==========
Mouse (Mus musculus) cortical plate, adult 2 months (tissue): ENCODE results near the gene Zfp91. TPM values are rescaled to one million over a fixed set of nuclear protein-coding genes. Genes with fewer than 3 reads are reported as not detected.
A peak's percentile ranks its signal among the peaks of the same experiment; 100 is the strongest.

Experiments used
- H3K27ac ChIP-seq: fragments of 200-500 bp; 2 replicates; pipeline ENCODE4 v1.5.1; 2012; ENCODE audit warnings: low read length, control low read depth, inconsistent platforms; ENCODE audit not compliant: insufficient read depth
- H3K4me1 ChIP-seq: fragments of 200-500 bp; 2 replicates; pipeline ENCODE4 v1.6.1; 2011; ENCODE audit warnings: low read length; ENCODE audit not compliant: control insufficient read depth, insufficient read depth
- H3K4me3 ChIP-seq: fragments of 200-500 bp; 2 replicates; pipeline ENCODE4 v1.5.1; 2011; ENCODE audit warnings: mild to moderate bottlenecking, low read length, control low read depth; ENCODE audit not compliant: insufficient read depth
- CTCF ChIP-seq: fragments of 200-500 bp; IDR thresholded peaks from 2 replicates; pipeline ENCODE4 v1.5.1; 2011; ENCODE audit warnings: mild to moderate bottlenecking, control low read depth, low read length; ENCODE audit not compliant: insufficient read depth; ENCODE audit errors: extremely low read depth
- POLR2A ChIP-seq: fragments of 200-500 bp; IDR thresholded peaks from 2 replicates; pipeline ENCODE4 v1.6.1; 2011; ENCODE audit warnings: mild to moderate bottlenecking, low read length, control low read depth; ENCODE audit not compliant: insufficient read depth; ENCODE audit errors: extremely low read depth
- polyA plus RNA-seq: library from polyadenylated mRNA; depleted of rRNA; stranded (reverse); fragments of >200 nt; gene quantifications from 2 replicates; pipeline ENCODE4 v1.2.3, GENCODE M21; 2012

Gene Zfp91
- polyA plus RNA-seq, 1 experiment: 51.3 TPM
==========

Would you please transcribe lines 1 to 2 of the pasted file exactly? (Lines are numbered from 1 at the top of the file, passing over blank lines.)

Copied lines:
Mouse (Mus musculus) cortical plate, adult 2 months (tissue): ENCODE results near the gene Zfp91. TPM values are rescaled to one million over a fixed set of nuclear protein-coding genes. Genes with fewer than 3 reads are reported as not detected.
A peak's percentile ranks its signal among the peaks of the same experiment; 100 is the strongest.